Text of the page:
ActiveX is a deprecated software framework created by Microsoft that can be used in Windows applications like Internet Explorer, Microsoft Office, Windows Media Player and etc. An old example on the usage of ActiveX was using your Internet Explorer web browser to check, download and install Windows Updates. Other than that, most antivirus companies used to offer a free web-based scanner on their website which can be launched from IE through the use of ActiveX.
Today, ActiveX controls are being phased out and are rarely being used anymore due to security reasons. Since Internet Explorer 9, you will find a feature called ActiveX Filtering that gives you the ability to block the usage of ActiveX on the browser. Actually ActiveX isn’t just limited to the cabinet (.CAB) files that are downloaded and run in the IE web browser but also includes other popular add-ons such as Flash, Shockwave, Java, Silverlight, etc.
So if ActiveX Filtering in Internet Explorer is turned on, you will find that some parts of the website not functioning and the worst part is there isn’t any noticeable message that informs you that it is blocked apart from an additional small stop icon that appears next to the refresh icon at the address bar. Here we show 3 different ways to check the setting of ActiveX Filtering on your computer.
Enable or Disable ActiveX Filtering from Internet Explorer
To check if ActiveX Filtering is enabled or disabled in Internet Explorer, click at the Tools icon located at the top right, go to Safety and see if there is a tick at the ActiveX Filtering option. If there is a tick, that means ActiveX Filtering is enabled and all you need to do is select at the option again to disable it.
Alternatively, if you can’t find the Tools icon, you can also simultaneously press Alt+T to automatically show the Tools menubar and then followed by deselecting ActiveX Filtering.
Enable or Disable ActiveX Filtering from Windows Registry
Windows saves the ActiveX Filtering setting in the registry at the following path:
Having the value data of 0 for the DWORD IsEnabled will disable ActiveX Filtering while 1 is to enable the setting. If you don’t know how to edit the Windows registry, you can simply download and run the pre-made registry files to make the changes on your computer.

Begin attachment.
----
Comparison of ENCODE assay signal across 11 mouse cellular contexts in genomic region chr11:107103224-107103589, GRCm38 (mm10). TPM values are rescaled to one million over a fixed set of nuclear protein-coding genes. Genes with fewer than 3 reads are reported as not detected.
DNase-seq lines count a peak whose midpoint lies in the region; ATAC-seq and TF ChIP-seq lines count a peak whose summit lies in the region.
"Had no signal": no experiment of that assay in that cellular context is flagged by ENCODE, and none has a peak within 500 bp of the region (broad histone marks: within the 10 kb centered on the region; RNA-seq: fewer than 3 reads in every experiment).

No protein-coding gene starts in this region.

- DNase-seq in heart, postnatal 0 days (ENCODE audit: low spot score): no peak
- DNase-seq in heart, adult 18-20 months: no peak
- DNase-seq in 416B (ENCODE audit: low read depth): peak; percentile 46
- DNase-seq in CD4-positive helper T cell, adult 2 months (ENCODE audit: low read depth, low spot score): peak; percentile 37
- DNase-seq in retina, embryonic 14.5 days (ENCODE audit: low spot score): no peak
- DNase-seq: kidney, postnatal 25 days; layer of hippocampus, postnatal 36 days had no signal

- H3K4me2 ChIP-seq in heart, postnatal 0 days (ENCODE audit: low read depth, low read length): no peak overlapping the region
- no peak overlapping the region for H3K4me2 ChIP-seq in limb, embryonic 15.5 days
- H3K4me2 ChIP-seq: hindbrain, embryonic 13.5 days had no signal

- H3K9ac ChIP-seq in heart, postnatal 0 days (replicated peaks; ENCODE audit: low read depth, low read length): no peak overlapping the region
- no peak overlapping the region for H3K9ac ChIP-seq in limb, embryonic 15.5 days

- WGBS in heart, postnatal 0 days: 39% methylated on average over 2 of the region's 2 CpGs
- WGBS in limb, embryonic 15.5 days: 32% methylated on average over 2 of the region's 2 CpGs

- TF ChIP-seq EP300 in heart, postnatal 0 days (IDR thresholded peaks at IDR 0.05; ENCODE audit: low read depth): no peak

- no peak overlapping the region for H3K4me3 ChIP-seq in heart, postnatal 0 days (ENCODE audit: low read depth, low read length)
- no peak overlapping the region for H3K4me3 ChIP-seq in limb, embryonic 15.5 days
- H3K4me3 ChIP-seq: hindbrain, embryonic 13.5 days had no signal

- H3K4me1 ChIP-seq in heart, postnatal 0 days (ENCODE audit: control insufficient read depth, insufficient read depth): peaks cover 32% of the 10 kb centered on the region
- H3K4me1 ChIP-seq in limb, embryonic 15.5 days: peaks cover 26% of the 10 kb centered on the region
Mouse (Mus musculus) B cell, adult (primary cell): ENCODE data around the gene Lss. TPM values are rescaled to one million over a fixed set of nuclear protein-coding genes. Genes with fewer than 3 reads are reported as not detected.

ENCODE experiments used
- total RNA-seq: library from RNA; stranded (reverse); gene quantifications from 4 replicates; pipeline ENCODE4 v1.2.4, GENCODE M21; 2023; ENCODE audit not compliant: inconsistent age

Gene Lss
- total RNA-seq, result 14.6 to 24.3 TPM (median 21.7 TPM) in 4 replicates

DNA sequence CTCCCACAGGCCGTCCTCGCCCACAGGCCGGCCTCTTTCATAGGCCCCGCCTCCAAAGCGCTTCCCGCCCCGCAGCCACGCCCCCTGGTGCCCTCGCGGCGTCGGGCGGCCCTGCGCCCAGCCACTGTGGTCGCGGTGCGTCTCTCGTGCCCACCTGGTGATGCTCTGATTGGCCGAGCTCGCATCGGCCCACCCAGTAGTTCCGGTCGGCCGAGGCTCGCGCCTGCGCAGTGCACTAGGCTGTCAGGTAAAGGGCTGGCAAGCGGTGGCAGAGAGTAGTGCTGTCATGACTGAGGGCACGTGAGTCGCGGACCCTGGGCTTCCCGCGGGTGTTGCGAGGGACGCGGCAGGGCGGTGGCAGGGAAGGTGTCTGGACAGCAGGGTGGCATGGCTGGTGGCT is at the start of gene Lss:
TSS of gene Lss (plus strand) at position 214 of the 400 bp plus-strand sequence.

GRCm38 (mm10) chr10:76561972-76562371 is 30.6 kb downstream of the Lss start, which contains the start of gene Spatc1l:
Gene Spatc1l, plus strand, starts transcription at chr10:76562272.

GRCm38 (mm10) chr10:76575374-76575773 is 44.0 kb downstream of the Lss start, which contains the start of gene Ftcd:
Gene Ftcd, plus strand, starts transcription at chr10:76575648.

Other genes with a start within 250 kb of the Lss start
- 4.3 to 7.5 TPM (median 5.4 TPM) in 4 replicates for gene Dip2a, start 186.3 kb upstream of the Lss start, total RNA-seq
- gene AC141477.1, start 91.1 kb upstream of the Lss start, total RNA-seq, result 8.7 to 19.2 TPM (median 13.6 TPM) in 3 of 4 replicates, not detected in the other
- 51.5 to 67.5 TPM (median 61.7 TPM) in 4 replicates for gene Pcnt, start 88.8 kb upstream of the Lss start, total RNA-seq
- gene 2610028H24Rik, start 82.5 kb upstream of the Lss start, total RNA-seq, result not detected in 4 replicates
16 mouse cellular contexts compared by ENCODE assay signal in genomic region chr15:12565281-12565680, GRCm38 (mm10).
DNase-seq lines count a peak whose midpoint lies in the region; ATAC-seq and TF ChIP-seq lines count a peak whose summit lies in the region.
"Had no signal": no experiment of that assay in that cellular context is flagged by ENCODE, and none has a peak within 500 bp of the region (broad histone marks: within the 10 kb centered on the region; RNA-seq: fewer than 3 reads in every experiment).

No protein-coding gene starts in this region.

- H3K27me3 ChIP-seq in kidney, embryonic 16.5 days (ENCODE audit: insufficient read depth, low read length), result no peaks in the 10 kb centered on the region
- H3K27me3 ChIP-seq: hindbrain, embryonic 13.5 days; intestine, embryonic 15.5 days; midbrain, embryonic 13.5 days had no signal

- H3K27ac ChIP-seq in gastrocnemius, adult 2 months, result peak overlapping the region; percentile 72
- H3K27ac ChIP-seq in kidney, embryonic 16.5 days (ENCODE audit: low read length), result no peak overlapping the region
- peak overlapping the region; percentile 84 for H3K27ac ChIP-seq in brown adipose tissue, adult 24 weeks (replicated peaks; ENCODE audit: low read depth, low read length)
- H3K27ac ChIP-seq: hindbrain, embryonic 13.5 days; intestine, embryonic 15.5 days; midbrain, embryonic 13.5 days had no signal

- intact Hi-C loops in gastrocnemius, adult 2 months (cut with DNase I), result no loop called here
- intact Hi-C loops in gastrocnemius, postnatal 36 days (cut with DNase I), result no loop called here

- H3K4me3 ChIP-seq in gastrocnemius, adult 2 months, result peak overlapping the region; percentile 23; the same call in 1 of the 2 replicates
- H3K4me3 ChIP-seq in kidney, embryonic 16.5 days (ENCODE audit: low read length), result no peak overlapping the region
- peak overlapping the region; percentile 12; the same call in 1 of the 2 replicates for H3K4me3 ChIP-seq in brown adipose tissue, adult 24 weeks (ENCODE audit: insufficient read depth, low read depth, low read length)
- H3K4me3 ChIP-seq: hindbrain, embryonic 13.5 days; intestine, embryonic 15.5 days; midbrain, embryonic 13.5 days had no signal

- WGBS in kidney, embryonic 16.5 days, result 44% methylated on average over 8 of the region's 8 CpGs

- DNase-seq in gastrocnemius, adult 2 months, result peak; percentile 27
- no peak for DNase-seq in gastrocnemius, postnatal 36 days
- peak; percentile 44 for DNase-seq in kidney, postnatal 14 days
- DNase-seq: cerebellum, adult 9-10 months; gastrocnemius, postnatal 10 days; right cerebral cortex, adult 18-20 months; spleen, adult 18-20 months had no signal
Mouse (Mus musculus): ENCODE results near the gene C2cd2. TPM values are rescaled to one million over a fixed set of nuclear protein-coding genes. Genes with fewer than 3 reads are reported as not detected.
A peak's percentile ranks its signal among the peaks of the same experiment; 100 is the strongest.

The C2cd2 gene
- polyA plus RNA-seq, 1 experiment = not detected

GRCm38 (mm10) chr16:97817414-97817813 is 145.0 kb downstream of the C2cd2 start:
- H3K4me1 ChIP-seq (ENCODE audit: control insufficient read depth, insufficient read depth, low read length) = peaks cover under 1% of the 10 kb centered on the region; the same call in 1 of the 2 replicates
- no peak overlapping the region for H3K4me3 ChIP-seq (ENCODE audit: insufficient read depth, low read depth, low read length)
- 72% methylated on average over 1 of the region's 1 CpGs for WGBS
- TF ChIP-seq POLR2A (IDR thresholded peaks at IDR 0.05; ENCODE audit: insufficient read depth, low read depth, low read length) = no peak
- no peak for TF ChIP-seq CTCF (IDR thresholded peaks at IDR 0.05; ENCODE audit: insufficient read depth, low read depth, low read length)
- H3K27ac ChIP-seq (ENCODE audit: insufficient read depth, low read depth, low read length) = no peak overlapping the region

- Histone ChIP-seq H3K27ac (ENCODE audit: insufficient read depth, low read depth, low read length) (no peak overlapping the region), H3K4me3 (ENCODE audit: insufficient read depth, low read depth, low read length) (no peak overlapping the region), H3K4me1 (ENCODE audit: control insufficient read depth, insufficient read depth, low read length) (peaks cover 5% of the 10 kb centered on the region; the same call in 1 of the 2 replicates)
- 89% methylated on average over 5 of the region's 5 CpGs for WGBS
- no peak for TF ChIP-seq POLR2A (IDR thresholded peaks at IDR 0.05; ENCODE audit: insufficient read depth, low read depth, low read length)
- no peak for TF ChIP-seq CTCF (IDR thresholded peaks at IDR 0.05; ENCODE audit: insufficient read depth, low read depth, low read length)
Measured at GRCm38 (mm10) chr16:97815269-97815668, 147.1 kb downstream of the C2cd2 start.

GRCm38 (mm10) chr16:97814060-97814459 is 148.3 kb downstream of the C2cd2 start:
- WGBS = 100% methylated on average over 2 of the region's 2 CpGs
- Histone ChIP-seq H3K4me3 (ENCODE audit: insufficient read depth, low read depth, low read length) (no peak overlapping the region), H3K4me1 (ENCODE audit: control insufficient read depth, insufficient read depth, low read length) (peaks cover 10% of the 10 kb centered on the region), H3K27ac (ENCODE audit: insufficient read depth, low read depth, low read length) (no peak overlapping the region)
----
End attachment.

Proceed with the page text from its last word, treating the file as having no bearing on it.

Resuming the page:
This method to check the status of ActiveX Filtering is probably the easiest and fastest for someone who doesn’t know how to use a computer. All you need to do is ask them to visit the given URL using Internet Explorer and clicking the “Start Detection” button will instantly reveal the ActiveX Filtering setting.
The fourth line “ActiveX Filtering enabled” will either give the result of true or false.
Enabling or Disabling ActiveX Filtering for Specific Websites
Although enabling ActiveX Filtering will instantly affect all websites, you can actually configure Internet Explorer to always allow ActiveX for specific websites. When ActiveX Filtering is enabled, you will see an additional stop icon at the address bar and moving your mouse cursor over the icon will show a message “Some content is blocked to help protect your privacy“.
Clicking at the stop icon will popup a small window telling you that some content is filtered and you can click at the “Turn off ActiveX Filtering” button to disable the ActiveX Filtering for that specific website.
To re-enable the ActiveX Filtering for the specific website, click at the stop icon again and this time click at the “Turn on ActiveX Filtering” button.
Enabling or Disabling ActiveX Filtering using Group Policy
If you’re a network administrator and you’d like to force ActiveX Filtering to be enabled all the time without allowing the user to change the setting in Internet Explorer, this can be done using Group Policy. Here are the following steps:
1. Press the Start button, type GROUP POLICY and select “Edit group policy” that appears in the menu.
2. Navigate to Local Computer Policy > User Configuration > Administrative Templates > Windows Components > Internet Explorer and look for “Turn on ActiveX Filtering” at the right pane.
3. Double click at “Turn on ActiveX Filtering” and the “Not Configured” option should be selected by default. Choosing the “Enabled” option will force ActiveX Filtering to be turned on while “Disabled” will do the opposite.
The above local group policy setting for ActiveX Filtering is saved in Windows registry at the following path with the DWORD IsEnabled whereby the value data of 1 is enabled while 0 is disabled.
Additional Notes: Do take note that this universal ActiveX Filtering setting overrides the options that are specifically configured on all different zones (Internet, Local intranet, Trusted sites, Restricted sites).